Miramichi, et mourut aux Etats-Unis.”12
Briefly inscribed (in the third person) in Bishop Plessis’ Day Book at Quebec, follows his acceptance of Father French in brief:
Sept. 9th, 1812: “"Là (St. Basile) se trouvait depuis un mois, un prêtre irlandais, M. Charles French, de l’ordre des frères dominicains, qui se présenta, pour s’agréger au clergé, au diocèse de Québec. L’évêque agréa ses services sous le bon plaisir du gouvernement.”13
There, in the Archives also, is to be found a letter from the Dominican Provincial, the Very Rev. Patrick Gibbins, O.P., Dublin, and dated Nov. 27th, 1812. In it, Father French is recommended by his superior. The letter itself had been transmitted to Bishop Plessis by Archbishop Troy, of Dublin.14
Having received his appointment, Father French left immediately for Saint John. Many months however, were to elapse before he set foot in the Loyalist City, for already the summer of 1813 has begun. His delay can best be explained by the fact that “en route,” every mission had been visited, including the Miramichi. In addition to bringing the people the much-needed spiritual consolation, there was the task of organizing them and counselling them how best to improve their moral and material conditions, and to consolidate all gains made.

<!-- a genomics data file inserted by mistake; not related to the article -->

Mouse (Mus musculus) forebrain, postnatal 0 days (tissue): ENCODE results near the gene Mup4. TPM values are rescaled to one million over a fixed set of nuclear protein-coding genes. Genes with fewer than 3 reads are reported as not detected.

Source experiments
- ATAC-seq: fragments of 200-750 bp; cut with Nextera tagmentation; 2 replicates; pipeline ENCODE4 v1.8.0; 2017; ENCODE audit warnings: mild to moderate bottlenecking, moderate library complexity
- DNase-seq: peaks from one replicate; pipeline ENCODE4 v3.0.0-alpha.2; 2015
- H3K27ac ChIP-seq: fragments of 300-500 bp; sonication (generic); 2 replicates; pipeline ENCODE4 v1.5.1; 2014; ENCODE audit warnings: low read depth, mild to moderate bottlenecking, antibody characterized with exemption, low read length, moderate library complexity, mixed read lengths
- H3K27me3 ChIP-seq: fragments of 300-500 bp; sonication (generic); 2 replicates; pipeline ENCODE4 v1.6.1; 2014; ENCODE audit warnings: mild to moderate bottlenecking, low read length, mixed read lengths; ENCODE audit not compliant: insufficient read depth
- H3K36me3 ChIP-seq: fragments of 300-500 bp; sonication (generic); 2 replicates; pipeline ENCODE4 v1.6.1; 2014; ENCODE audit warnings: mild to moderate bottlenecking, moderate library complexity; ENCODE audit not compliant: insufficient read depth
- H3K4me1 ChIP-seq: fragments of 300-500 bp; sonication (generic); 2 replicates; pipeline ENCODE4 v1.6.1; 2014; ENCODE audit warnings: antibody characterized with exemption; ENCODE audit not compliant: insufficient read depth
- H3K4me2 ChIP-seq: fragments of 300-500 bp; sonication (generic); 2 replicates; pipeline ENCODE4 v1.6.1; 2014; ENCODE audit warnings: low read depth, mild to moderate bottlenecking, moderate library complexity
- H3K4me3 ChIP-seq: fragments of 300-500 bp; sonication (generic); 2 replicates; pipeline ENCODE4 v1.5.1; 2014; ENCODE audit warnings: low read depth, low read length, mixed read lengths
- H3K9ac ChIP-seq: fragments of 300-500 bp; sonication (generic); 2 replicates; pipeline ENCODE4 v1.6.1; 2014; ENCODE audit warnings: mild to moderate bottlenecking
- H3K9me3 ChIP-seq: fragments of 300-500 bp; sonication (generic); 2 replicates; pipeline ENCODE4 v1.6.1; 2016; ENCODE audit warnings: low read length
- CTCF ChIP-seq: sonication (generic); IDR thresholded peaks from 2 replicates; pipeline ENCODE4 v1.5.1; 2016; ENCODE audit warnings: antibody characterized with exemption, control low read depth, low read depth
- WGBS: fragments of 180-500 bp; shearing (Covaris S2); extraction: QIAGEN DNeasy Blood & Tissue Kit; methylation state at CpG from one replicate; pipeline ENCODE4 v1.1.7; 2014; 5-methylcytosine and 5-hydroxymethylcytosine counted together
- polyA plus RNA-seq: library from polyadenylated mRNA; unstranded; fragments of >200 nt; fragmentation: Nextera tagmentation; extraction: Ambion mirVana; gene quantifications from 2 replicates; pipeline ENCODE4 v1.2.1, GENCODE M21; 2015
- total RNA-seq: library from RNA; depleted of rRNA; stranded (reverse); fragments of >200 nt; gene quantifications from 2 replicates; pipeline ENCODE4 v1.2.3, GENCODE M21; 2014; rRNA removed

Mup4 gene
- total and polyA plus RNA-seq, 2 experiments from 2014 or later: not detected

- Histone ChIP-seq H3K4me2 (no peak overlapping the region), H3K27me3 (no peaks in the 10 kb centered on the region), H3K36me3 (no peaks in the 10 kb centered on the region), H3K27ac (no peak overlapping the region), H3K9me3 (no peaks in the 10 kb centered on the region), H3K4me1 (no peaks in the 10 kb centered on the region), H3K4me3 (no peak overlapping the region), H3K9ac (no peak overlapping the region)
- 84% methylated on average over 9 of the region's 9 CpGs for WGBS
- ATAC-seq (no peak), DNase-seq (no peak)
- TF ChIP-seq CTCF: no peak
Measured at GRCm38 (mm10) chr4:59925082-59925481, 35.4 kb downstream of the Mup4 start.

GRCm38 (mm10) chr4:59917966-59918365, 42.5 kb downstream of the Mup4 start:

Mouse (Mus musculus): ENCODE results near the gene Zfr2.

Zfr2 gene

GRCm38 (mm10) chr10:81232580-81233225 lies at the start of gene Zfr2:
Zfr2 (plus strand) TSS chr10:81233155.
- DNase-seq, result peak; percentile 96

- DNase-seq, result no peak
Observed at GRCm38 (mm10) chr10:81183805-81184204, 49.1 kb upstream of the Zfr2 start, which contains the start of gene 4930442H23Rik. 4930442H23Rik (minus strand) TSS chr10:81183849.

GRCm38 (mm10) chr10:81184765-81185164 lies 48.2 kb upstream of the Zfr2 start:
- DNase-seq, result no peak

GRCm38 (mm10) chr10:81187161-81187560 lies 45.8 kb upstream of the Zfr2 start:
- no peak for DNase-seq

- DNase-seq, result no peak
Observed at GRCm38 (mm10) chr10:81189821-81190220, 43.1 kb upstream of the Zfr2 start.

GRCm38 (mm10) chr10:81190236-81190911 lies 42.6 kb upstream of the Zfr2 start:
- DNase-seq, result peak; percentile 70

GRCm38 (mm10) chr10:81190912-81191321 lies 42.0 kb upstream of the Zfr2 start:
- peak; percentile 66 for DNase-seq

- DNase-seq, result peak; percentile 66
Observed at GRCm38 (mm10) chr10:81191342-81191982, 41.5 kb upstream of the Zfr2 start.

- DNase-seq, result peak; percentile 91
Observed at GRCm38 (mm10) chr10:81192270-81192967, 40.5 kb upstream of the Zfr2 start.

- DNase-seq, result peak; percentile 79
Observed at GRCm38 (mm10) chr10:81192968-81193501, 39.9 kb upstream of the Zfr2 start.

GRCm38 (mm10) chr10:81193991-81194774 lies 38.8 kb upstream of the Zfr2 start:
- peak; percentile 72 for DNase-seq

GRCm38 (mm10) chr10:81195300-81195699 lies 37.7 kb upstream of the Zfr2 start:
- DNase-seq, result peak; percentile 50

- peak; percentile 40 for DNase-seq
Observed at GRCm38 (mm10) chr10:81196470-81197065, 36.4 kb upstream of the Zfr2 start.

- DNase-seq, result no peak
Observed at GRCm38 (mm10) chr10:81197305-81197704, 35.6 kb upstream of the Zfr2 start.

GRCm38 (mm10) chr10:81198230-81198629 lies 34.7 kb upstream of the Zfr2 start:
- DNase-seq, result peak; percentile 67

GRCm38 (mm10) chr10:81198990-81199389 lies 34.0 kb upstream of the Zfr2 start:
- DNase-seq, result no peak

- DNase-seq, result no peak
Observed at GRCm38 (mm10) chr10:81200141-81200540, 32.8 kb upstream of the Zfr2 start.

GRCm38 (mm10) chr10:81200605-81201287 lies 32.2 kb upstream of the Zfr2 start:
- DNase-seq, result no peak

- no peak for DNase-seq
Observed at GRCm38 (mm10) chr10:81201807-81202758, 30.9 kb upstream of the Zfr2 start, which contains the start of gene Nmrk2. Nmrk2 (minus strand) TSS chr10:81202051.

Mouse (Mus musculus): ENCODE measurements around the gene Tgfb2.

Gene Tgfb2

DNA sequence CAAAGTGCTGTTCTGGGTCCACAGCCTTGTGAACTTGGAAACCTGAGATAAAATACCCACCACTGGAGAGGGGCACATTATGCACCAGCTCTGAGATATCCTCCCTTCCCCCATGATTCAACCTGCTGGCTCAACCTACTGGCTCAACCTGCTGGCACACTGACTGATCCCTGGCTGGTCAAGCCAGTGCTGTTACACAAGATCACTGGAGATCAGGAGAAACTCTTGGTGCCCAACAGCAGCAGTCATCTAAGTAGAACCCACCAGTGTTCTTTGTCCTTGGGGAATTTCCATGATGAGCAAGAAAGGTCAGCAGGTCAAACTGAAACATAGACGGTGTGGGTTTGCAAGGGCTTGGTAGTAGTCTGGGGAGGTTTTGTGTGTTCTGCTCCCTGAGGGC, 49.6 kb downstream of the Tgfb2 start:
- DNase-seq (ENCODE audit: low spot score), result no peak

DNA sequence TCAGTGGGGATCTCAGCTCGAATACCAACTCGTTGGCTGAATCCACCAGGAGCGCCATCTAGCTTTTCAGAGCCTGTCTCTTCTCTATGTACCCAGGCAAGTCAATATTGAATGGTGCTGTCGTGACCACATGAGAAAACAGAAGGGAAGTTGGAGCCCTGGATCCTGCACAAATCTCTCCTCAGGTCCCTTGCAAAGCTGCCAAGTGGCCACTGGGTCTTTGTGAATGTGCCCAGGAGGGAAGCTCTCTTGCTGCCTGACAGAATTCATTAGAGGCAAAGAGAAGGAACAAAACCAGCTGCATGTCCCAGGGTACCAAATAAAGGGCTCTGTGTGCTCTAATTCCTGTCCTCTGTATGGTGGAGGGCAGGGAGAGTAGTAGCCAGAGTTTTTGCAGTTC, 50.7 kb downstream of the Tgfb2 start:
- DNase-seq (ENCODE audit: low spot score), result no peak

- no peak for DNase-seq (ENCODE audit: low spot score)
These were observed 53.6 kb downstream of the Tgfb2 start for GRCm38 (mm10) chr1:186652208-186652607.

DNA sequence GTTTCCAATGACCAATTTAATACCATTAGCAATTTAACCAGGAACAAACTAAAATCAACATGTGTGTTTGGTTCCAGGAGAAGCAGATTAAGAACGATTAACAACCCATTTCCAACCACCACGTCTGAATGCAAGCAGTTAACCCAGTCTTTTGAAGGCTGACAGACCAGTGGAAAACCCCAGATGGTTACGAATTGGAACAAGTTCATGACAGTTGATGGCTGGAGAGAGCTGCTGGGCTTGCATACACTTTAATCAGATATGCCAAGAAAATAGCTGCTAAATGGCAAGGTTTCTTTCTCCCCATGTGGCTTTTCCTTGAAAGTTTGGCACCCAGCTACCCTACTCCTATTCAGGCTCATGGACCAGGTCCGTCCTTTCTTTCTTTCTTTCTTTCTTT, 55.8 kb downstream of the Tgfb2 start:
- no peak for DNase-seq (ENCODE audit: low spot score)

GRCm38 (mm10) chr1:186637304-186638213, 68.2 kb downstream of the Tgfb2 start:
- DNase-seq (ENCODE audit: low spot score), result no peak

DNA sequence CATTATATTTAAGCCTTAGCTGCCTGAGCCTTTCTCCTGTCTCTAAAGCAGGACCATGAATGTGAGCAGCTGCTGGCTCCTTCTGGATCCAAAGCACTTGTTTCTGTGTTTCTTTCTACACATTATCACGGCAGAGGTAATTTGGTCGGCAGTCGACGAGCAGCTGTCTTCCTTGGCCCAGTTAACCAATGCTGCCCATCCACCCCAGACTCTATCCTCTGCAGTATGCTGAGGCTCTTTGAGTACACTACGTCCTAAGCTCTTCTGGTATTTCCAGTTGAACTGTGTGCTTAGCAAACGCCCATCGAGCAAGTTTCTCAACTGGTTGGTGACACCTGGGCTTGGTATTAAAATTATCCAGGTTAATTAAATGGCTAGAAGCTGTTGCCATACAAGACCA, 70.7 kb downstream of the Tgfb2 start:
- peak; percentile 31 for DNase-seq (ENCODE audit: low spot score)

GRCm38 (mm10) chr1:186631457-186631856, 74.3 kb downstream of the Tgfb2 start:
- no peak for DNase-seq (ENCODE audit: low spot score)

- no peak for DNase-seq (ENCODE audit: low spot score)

Reaching Saint John, his first act was to obtain permission from Mayor Wm. Campbell, to use the court-room in the old Market Building at the foot of King Street. Here, on the first Sunday after arrival, the first mass was celebrated in the presence of a small group numbering not more than fifty persons.15 Strangely enough, the Holy Sacrifice had been offered up at almost the identical spot where thirty years earlier the Loyalists had landed from New England.16 In 1813, the north side of King St. extended farther west than it does today, so that the market structure stood just a little north of the present drinking fountain.
In taking up the duty of acquainting himself with his parishioners, the new pastor seems to have made a favorable impression. According to the accounts of him published in the newspapers of the day, he is described as an interesting character; they report him as a man of learning; that in his manner and deportment he is quite gentlemanly; and is quick to mingle intimately in the social pleasures of the day.17
A chapel being the prime necessity, a campaign for funds was launched at once, and a committee set up to handle the collections. The pastor personally went out on the road preaching missions throughout most of New Brunswick and penetrated neighboring provinces at some points. Records tell us that even in 1815, he spent a month in distant Newfoundland,18 for there was still much to be paid off, following the erection of the chapel. The response to the appeal must have been very encouraging, for a year later the church wardens were prompted to thank and acknowledge the donors through the following resolutions: